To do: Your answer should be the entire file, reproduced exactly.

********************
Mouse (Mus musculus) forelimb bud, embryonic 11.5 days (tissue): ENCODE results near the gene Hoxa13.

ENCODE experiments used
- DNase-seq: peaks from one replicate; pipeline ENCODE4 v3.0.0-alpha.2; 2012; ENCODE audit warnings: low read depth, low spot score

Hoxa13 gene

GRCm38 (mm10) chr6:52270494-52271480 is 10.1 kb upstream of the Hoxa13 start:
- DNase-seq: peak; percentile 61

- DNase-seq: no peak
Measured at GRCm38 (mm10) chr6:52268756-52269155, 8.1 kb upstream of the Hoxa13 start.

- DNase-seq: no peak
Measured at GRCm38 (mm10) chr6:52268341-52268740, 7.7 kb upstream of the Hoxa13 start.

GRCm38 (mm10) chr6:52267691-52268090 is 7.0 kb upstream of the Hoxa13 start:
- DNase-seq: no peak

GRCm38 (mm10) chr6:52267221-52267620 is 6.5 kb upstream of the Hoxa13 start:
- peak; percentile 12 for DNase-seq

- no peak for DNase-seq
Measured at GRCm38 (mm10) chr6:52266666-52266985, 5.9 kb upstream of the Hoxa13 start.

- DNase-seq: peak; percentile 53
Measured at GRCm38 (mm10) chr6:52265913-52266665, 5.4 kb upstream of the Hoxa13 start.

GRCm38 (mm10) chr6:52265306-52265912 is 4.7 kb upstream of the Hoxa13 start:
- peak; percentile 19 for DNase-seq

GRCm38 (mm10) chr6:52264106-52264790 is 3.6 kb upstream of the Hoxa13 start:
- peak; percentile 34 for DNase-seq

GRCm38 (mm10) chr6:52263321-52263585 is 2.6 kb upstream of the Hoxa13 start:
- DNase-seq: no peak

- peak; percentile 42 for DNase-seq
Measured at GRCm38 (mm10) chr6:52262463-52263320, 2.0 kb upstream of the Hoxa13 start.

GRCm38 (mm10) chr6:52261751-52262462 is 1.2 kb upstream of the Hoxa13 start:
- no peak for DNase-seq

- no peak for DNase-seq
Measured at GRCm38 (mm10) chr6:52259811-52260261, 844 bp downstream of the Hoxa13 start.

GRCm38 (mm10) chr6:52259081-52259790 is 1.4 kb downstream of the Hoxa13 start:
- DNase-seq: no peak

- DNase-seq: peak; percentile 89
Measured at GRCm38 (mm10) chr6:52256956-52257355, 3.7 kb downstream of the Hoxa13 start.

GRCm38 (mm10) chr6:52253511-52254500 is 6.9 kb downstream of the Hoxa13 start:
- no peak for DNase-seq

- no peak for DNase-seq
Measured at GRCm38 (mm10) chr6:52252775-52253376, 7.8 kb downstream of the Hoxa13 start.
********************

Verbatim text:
Mouse (Mus musculus) forelimb bud, embryonic 11.5 days (tissue): ENCODE results near the gene Hoxa13.

ENCODE experiments used
- DNase-seq: peaks from one replicate; pipeline ENCODE4 v3.0.0-alpha.2; 2012; ENCODE audit warnings: low read depth, low spot score

Hoxa13 gene

GRCm38 (mm10) chr6:52270494-52271480 is 10.1 kb upstream of the Hoxa13 start:
- DNase-seq: peak; percentile 61

- DNase-seq: no peak
Measured at GRCm38 (mm10) chr6:52268756-52269155, 8.1 kb upstream of the Hoxa13 start.

- DNase-seq: no peak
Measured at GRCm38 (mm10) chr6:52268341-52268740, 7.7 kb upstream of the Hoxa13 start.

GRCm38 (mm10) chr6:52267691-52268090 is 7.0 kb upstream of the Hoxa13 start:
- DNase-seq: no peak

GRCm38 (mm10) chr6:52267221-52267620 is 6.5 kb upstream of the Hoxa13 start:
- peak; percentile 12 for DNase-seq

- no peak for DNase-seq
Measured at GRCm38 (mm10) chr6:52266666-52266985, 5.9 kb upstream of the Hoxa13 start.

- DNase-seq: peak; percentile 53
Measured at GRCm38 (mm10) chr6:52265913-52266665, 5.4 kb upstream of the Hoxa13 start.

GRCm38 (mm10) chr6:52265306-52265912 is 4.7 kb upstream of the Hoxa13 start:
- peak; percentile 19 for DNase-seq

GRCm38 (mm10) chr6:52264106-52264790 is 3.6 kb upstream of the Hoxa13 start:
- peak; percentile 34 for DNase-seq

GRCm38 (mm10) chr6:52263321-52263585 is 2.6 kb upstream of the Hoxa13 start:
- DNase-seq: no peak

- peak; percentile 42 for DNase-seq
Measured at GRCm38 (mm10) chr6:52262463-52263320, 2.0 kb upstream of the Hoxa13 start.

GRCm38 (mm10) chr6:52261751-52262462 is 1.2 kb upstream of the Hoxa13 start:
- no peak for DNase-seq

- no peak for DNase-seq
Measured at GRCm38 (mm10) chr6:52259811-52260261, 844 bp downstream of the Hoxa13 start.

GRCm38 (mm10) chr6:52259081-52259790 is 1.4 kb downstream of the Hoxa13 start:
- DNase-seq: no peak

- DNase-seq: peak; percentile 89
Measured at GRCm38 (mm10) chr6:52256956-52257355, 3.7 kb downstream of the Hoxa13 start.

GRCm38 (mm10) chr6:52253511-52254500 is 6.9 kb downstream of the Hoxa13 start:
- no peak for DNase-seq

- no peak for DNase-seq
Measured at GRCm38 (mm10) chr6:52252775-52253376, 7.8 kb downstream of the Hoxa13 start.